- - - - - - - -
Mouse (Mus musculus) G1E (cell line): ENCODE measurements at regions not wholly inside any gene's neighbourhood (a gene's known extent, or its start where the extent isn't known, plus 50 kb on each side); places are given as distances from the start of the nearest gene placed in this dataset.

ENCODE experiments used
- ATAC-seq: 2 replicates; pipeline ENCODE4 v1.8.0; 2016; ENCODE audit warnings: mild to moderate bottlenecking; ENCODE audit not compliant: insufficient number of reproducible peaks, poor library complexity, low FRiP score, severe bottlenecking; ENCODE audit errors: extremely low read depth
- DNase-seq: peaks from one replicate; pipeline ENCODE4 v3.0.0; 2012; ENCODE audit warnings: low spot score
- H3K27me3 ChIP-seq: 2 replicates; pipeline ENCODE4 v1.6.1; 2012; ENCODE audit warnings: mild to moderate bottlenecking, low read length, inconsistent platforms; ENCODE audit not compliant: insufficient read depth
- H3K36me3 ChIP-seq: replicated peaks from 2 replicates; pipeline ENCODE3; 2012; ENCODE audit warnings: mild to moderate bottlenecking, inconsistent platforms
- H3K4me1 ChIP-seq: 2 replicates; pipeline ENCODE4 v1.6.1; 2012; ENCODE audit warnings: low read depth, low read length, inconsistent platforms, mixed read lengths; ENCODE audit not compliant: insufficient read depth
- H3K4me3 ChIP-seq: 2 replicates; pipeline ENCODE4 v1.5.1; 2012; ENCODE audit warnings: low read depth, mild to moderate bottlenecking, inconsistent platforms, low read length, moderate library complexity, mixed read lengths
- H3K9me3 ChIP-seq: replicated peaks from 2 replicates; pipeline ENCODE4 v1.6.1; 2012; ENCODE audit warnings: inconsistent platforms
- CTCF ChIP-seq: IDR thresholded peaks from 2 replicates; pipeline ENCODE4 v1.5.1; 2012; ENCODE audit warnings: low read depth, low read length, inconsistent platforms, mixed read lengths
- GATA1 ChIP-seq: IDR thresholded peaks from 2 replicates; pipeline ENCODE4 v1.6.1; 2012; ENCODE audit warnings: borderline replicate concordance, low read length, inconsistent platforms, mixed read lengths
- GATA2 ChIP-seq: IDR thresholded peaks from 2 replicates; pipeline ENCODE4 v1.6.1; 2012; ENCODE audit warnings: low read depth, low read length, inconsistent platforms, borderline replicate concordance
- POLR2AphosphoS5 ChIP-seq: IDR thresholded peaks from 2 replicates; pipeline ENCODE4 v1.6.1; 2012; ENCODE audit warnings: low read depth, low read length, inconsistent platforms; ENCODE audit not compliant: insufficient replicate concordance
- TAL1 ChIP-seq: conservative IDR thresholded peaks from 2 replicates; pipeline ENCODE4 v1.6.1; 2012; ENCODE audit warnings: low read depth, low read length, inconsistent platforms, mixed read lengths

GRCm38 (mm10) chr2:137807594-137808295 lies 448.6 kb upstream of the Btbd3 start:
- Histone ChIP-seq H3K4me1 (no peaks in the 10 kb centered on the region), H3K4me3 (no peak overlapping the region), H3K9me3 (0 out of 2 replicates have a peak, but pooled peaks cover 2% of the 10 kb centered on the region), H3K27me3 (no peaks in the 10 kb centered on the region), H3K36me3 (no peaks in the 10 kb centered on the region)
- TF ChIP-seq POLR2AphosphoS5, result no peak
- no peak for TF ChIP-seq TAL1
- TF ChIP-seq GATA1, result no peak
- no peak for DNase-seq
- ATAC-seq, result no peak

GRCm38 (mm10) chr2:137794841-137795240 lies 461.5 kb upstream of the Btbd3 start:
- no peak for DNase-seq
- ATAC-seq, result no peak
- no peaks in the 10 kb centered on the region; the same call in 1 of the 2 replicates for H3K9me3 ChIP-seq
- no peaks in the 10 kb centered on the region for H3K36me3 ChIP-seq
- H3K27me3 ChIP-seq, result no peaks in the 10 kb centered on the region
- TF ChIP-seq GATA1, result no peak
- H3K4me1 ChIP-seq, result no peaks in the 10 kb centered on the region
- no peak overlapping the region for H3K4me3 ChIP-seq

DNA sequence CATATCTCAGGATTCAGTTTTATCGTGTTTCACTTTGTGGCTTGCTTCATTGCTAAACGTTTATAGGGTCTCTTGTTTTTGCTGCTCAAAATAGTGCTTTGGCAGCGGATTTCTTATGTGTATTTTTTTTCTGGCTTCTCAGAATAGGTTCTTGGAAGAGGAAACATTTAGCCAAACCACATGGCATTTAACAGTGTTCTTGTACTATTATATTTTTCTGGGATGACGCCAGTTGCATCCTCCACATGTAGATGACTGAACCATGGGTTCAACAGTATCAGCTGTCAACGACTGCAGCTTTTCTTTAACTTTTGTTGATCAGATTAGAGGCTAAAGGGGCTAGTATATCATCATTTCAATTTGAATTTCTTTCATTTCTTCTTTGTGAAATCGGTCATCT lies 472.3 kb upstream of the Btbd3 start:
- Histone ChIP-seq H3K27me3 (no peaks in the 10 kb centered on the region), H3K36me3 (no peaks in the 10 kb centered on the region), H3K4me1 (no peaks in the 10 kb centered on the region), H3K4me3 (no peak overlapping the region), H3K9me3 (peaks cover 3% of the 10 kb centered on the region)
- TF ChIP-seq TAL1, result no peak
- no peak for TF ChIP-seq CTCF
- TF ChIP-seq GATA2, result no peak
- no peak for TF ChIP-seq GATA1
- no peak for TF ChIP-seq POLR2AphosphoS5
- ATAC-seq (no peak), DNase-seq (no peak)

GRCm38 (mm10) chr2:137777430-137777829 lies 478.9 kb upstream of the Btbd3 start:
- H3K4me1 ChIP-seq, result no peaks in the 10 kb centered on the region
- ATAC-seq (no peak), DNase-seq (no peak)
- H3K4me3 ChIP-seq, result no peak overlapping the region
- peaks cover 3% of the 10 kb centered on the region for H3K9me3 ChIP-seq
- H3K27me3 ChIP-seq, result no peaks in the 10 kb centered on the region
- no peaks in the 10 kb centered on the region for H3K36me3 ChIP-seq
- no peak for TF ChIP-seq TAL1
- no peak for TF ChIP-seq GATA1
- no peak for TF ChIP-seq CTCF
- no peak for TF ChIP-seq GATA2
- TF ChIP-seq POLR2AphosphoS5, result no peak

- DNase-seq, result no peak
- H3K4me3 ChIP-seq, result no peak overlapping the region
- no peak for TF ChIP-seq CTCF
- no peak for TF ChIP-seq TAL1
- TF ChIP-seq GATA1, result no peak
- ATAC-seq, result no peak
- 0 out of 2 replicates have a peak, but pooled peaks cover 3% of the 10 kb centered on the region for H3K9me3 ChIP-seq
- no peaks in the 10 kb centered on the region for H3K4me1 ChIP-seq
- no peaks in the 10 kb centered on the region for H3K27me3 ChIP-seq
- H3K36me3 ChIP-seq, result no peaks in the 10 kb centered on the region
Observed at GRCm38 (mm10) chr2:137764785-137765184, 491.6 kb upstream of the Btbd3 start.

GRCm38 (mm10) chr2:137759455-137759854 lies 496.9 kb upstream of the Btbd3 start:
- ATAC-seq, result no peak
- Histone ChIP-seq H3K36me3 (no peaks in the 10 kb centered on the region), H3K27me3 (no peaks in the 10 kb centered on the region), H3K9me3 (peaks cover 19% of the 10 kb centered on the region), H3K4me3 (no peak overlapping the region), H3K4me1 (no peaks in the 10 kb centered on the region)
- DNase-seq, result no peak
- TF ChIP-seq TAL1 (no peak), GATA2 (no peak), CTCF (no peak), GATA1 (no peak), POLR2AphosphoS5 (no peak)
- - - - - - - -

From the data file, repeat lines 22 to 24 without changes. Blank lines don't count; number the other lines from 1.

GRCm38 (mm10) chr2:137794841-137795240 lies 461.5 kb upstream of the Btbd3 start:
- no peak for DNase-seq
- ATAC-seq, result no peak